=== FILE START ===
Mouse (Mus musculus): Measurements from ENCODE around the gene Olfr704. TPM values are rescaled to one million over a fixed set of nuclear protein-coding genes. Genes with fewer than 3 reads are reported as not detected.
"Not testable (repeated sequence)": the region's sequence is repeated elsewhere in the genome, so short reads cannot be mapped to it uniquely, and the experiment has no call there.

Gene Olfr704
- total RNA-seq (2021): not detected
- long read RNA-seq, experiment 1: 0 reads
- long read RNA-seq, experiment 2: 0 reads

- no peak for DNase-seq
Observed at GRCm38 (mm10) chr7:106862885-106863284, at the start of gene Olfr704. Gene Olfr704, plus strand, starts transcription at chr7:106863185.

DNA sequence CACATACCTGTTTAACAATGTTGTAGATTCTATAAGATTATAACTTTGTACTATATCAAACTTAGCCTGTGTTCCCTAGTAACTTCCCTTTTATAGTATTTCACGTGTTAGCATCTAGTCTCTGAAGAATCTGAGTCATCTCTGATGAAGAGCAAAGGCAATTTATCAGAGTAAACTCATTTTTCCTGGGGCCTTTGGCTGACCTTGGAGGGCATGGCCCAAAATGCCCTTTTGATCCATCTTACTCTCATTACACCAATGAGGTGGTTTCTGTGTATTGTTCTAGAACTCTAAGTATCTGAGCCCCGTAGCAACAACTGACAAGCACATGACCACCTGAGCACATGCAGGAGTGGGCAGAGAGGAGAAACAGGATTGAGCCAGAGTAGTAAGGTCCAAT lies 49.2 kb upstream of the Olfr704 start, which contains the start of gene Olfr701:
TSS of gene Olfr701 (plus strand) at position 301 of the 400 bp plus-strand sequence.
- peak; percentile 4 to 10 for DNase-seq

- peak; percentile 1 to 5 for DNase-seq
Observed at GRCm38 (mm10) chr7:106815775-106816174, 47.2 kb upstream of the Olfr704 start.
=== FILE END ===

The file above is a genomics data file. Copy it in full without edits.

Mouse (Mus musculus): Measurements from ENCODE around the gene Olfr704. TPM values are rescaled to one million over a fixed set of nuclear protein-coding genes. Genes with fewer than 3 reads are reported as not detected.
"Not testable (repeated sequence)": the region's sequence is repeated elsewhere in the genome, so short reads cannot be mapped to it uniquely, and the experiment has no call there.

Gene Olfr704
- total RNA-seq (2021): not detected
- long read RNA-seq, experiment 1: 0 reads
- long read RNA-seq, experiment 2: 0 reads

- no peak for DNase-seq
Observed at GRCm38 (mm10) chr7:106862885-106863284, at the start of gene Olfr704. Gene Olfr704, plus strand, starts transcription at chr7:106863185.

DNA sequence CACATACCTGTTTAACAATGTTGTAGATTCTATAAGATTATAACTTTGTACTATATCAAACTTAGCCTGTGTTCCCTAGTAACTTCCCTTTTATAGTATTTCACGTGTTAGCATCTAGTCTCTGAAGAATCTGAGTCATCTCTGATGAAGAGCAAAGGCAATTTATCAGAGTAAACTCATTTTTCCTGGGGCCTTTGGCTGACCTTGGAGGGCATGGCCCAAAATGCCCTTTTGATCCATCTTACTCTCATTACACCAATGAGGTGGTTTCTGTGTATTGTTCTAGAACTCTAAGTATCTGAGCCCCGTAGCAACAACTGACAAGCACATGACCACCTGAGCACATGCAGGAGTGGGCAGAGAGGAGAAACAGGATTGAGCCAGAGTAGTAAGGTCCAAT lies 49.2 kb upstream of the Olfr704 start, which contains the start of gene Olfr701:
TSS of gene Olfr701 (plus strand) at position 301 of the 400 bp plus-strand sequence.
- peak; percentile 4 to 10 for DNase-seq

- peak; percentile 1 to 5 for DNase-seq
Observed at GRCm38 (mm10) chr7:106815775-106816174, 47.2 kb upstream of the Olfr704 start.